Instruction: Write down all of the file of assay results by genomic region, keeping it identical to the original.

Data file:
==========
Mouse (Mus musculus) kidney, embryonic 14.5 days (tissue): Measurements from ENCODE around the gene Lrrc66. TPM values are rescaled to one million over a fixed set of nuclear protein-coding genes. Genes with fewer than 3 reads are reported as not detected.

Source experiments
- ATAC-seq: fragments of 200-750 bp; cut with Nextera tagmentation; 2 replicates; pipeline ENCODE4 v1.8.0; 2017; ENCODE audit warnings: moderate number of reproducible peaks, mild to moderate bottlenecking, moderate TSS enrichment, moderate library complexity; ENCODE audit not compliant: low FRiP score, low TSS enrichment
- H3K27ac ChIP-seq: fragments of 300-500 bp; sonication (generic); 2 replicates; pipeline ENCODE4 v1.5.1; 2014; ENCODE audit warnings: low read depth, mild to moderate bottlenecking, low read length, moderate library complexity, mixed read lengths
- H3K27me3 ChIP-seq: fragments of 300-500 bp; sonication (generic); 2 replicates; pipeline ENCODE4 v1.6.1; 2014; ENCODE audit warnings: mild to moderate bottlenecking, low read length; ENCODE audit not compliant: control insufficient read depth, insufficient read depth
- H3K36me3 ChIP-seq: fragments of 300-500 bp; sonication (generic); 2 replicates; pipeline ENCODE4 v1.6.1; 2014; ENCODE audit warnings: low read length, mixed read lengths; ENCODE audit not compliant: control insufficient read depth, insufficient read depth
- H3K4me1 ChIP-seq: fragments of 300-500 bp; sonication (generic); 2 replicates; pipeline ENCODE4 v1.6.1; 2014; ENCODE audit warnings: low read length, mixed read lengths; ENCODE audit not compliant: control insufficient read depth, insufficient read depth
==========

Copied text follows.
Mouse (Mus musculus) kidney, embryonic 14.5 days (tissue): Measurements from ENCODE around the gene Lrrc66. TPM values are rescaled to one million over a fixed set of nuclear protein-coding genes. Genes with fewer than 3 reads are reported as not detected.

Source experiments
- ATAC-seq: fragments of 200-750 bp; cut with Nextera tagmentation; 2 replicates; pipeline ENCODE4 v1.8.0; 2017; ENCODE audit warnings: moderate number of reproducible peaks, mild to moderate bottlenecking, moderate TSS enrichment, moderate library complexity; ENCODE audit not compliant: low FRiP score, low TSS enrichment
- H3K27ac ChIP-seq: fragments of 300-500 bp; sonication (generic); 2 replicates; pipeline ENCODE4 v1.5.1; 2014; ENCODE audit warnings: low read depth, mild to moderate bottlenecking, low read length, moderate library complexity, mixed read lengths
- H3K27me3 ChIP-seq: fragments of 300-500 bp; sonication (generic); 2 replicates; pipeline ENCODE4 v1.6.1; 2014; ENCODE audit warnings: mild to moderate bottlenecking, low read length; ENCODE audit not compliant: control insufficient read depth, insufficient read depth
- H3K36me3 ChIP-seq: fragments of 300-500 bp; sonication (generic); 2 replicates; pipeline ENCODE4 v1.6.1; 2014; ENCODE audit warnings: low read length, mixed read lengths; ENCODE audit not compliant: control insufficient read depth, insufficient read depth
- H3K4me1 ChIP-seq: fragments of 300-500 bp; sonication (generic); 2 replicates; pipeline ENCODE4 v1.6.1; 2014; ENCODE audit warnings: low read length, mixed read lengths; ENCODE audit not compliant: control insufficient read depth, insufficient read depth